Name: Keneally Phelan
Hometown: Mons, Belgium
Major/Minor: Communications, French
Activities: ROTC, Alpha Phi, Alpha Iota Gamma, Pi Delta Phi French Honor Society, Kite and Key
34th Street Magazine: Why did you decide to join ROTC?
Keneally Phelan: I joined the ROTC program for a couple of reasons. The military runs in my family. Somebody in my family served in every single war since the Revolutionary War. I competed and was awarded a four–year Army ROTC scholarship from the government out of high school. I have three brothers and they're all in the military as well. My older brother and my youngest brother are graduated and going to West Point. And my younger brother's going to the Air Force Academy.
Street: Is it difficult to balance between school work and ROTC responsibilities?
KP: Trying to balance is a pretty significant challenge, because you are a cadet 24/7. Even though I have blocked time in my schedule for physical training and military science class, I'm also basically on–call 24 hours. Right now, I am the battalion commander, which means I have the highest position out of six universities and five high schools. I have to approve everything that's going on. Everything I'm doing, I'm being watched. I have to uphold army values even when I'm not in uniform. We're full–time cadets and full–time students. They're not really segregated at all.
Street: What does it mean to be the highest cadet?
KP: We are called Military Scientists (MS). If you are a freshman, you are MS I, and it goes to II, III, and IV. All the MS IV's run the program. We have officers and noncommissioned officers who oversee us. But we're [MS IV] the people who are creating the curriculum, fundraising, and keeping track of everyone. So I'm the battalion commander. I'm in charge of making sure the cadets all have different missions and are doing what they need to be doing. Even though everyone has their own thing, if something messes up, it falls back to me because I'm their leader.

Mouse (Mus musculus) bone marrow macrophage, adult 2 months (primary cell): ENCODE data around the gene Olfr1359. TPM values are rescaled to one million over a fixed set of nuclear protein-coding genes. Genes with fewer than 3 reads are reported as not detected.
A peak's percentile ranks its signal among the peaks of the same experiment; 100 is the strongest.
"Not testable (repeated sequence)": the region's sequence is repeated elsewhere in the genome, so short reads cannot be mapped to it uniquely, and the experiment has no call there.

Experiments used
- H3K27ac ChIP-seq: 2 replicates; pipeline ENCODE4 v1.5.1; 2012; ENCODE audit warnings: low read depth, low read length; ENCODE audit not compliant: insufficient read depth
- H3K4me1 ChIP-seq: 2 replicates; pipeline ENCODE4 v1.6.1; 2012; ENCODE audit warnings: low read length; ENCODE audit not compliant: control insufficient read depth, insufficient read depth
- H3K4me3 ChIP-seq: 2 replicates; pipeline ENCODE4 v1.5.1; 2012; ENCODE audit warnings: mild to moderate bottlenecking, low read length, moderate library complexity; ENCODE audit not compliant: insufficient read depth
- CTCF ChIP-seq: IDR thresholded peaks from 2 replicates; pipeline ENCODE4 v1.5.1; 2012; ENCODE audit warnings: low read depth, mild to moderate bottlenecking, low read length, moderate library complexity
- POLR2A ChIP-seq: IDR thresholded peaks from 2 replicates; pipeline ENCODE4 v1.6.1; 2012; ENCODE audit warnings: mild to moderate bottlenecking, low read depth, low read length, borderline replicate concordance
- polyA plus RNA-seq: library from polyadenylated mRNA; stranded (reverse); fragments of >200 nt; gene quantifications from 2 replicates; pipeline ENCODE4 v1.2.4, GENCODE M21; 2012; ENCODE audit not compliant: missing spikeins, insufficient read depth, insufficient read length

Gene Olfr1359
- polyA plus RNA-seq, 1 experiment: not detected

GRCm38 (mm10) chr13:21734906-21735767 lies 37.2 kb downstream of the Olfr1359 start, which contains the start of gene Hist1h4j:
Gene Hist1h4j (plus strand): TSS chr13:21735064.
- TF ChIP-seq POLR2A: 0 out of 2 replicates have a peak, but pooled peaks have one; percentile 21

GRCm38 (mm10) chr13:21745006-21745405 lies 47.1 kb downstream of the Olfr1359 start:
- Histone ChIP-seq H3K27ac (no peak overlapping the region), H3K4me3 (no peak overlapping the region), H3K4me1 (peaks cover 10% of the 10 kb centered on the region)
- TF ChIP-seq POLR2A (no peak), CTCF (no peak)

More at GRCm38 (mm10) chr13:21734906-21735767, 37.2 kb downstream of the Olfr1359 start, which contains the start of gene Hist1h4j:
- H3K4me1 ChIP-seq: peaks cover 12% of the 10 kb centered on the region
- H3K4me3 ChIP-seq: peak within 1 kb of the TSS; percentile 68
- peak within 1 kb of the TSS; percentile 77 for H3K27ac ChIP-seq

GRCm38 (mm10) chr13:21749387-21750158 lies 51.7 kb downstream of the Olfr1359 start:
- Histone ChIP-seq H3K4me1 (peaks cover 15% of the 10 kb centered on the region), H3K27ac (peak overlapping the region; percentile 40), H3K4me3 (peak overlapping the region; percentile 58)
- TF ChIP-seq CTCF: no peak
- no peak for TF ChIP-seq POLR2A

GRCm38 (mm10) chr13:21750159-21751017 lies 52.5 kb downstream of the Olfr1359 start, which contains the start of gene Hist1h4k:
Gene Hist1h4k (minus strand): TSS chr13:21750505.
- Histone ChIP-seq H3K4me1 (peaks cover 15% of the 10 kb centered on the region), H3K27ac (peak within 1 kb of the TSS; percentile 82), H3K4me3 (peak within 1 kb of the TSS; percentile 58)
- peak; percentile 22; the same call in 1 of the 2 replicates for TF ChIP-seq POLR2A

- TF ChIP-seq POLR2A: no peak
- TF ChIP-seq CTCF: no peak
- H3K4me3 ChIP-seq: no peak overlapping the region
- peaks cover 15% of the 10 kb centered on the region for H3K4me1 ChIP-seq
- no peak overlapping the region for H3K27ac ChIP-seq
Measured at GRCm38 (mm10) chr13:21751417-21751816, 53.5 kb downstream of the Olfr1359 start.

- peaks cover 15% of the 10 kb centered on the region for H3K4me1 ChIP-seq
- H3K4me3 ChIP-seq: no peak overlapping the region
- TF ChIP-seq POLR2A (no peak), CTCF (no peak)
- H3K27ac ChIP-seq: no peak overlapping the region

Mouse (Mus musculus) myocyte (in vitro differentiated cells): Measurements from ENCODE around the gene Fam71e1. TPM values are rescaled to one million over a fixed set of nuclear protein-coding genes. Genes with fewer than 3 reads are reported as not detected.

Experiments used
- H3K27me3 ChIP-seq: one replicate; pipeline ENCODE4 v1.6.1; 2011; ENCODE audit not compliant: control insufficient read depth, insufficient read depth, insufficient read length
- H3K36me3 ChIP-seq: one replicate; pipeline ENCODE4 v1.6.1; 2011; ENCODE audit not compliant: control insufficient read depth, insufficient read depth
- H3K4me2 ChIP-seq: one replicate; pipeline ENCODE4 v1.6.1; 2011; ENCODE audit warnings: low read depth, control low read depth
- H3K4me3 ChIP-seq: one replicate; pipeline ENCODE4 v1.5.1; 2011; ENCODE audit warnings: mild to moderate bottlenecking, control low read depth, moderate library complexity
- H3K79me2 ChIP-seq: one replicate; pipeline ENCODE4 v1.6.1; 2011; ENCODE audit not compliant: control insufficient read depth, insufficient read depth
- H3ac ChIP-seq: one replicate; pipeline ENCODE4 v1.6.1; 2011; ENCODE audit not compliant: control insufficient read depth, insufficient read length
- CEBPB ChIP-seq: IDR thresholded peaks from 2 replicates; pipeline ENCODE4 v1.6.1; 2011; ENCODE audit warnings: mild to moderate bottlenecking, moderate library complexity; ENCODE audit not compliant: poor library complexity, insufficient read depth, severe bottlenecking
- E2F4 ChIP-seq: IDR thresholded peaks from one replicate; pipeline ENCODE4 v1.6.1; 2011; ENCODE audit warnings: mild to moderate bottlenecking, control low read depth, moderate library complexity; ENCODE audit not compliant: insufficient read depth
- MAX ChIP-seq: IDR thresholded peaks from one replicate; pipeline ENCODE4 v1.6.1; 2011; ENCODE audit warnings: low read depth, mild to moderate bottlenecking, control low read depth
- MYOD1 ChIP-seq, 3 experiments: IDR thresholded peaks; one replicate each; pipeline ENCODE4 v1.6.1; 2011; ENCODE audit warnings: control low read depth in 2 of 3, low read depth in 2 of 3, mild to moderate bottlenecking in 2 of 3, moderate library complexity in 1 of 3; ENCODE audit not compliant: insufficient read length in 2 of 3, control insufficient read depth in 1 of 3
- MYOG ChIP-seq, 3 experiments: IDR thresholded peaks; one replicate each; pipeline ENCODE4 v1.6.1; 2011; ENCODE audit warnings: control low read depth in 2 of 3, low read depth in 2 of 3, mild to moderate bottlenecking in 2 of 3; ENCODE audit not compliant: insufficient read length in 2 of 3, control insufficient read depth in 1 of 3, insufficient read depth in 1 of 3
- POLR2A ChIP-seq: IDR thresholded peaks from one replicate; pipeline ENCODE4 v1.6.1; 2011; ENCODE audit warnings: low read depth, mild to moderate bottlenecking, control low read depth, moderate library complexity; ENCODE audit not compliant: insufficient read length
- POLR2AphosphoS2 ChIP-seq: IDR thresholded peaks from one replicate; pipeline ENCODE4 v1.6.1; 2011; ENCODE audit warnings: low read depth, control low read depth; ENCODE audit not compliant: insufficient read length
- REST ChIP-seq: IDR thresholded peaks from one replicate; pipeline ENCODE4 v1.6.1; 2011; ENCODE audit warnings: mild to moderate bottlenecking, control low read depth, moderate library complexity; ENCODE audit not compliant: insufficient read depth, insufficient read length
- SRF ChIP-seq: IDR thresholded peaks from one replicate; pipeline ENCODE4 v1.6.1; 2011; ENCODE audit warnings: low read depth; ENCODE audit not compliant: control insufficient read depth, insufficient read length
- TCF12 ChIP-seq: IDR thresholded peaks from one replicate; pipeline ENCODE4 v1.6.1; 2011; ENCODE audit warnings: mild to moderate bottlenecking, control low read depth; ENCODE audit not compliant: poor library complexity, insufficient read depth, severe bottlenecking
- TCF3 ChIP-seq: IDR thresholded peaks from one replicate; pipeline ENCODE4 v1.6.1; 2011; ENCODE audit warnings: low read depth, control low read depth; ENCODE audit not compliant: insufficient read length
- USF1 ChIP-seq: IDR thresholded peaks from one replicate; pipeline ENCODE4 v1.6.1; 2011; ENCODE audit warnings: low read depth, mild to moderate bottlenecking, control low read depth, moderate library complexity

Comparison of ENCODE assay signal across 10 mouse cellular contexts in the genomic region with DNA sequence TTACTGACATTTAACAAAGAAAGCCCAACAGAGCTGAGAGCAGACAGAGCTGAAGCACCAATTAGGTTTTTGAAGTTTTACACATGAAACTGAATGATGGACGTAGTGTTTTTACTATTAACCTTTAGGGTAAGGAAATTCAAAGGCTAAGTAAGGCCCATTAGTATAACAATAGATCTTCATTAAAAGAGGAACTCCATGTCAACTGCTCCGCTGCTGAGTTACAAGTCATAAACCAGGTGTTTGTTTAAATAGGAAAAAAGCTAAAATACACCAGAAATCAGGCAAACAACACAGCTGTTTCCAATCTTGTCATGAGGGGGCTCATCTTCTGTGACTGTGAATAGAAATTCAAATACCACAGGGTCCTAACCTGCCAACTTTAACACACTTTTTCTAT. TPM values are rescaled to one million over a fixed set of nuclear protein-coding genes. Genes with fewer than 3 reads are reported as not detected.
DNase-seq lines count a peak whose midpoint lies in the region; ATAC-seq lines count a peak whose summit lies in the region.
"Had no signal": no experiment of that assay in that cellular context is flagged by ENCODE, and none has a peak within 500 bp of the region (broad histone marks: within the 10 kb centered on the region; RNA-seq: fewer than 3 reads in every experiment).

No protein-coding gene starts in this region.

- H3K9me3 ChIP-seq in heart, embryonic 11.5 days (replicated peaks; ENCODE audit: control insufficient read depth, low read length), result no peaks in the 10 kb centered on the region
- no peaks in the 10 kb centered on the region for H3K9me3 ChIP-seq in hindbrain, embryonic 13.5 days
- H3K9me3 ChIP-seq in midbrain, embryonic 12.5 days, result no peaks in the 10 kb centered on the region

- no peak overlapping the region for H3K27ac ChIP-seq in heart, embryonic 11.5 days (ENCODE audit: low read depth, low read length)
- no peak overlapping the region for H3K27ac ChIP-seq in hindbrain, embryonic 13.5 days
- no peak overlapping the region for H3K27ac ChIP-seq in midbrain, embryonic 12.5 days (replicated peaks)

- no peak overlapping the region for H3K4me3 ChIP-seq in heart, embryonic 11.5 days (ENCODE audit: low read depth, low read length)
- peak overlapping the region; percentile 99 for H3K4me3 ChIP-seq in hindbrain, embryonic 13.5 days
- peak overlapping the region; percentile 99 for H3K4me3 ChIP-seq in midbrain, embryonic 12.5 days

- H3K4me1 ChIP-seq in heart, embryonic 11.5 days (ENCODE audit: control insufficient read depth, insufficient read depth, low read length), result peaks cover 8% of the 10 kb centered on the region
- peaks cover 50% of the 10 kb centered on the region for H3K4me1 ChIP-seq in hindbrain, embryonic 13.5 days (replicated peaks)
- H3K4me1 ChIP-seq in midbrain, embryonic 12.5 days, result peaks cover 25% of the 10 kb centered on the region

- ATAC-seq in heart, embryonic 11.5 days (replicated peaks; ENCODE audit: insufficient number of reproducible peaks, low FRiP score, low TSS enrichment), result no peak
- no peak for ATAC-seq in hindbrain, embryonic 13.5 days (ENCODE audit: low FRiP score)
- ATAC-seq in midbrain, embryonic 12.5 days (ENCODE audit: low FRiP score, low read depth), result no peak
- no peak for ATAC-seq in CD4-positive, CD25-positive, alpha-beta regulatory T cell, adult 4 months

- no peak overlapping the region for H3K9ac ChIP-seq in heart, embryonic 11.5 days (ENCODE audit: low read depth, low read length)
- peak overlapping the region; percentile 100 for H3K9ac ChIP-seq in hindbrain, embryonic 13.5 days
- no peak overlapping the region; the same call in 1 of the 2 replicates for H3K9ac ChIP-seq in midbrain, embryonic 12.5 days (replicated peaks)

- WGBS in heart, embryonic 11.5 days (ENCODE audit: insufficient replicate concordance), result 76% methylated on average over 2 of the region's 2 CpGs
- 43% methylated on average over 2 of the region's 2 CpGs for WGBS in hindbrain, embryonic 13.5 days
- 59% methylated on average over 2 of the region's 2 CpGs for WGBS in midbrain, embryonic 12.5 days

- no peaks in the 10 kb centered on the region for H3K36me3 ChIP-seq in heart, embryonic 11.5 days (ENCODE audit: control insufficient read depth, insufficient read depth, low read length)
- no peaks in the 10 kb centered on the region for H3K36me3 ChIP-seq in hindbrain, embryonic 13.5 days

Street: What's a typical day like for you?
KP: I wake up at 5:00 a.m., pack my bags, and get ready. Then I have a PT, which is physical training for about an hour to an hour and a half. After PT, we have either military science class or military science lab, which is usually from two to three hours. I come back to Penn around 11:30 a.m. to 12:00 p.m. From there I take a shower, get ready for the day, and then go to my classes. I really have classes that go until 8:00 p.m. So then after 8:00 p.m., I go home and have dinner. I have to go to bed before midnight because I have to wake up so early.
Street: Why did you choose Penn when you were applying to college, rather than military academies?
KP: I actually applied to West Point and got accepted. But I thought I wanted to be a nurse. The small schools that I was applying to, I thought they weren’t reaching hard enough. I wanted to go to schools that are difficult. I googled “best nursing school in America” and Penn popped up as number one. So I applied and here I am. I'm no longer a nursing student. But I absolutely love Penn.
Street: How do you see yourself as a woman in military service?
KP: Being a female in the army, there’s definitely an added level of complication. The army is steeped in tradition and women aren't part of that tradition. We're trying to break our way into there. My battalion is pretty supportive. I was a point commander, which was a really big honor. But there's been a lot of harassment around campus. My other cadet friends and I, when we’re going back and forth between Drexel and Penn, we've been hit by cars and cursed at. There are people who told us we're gonna get raped. It's only the female cadets. I think traditionally they just don't expect females to be in the Army. My battalion is supportive, but sometimes if you walk into a new environment, you have to prove your worth and show that you're not just skating by on the gender excuse. You have to show that you are equally compatible as the other guys.
Street: What’s your plan after Penn?
KP: A part of the deal with my scholarship is they're paying for four years of undergraduate school, and then I'm going to serve when I graduate. It's kind of like paying off what they gave me. The job that I picked is military intelligence. So hopefully, I will be working with counterintelligence and then eventually I'd like to become a foreign areas officer, live abroad, and work with embassies and the connections between the US and other countries.
Favorite type of food?
Favorite class at Penn?
KP: URBS 202–Urban Education.
If you could have one superpower, would you prefer to fly or to be invisible?
KP: Fly. I don’t like walking behind people.
Two types of people at Penn…
KP: People who like Distrito and people who like Copa.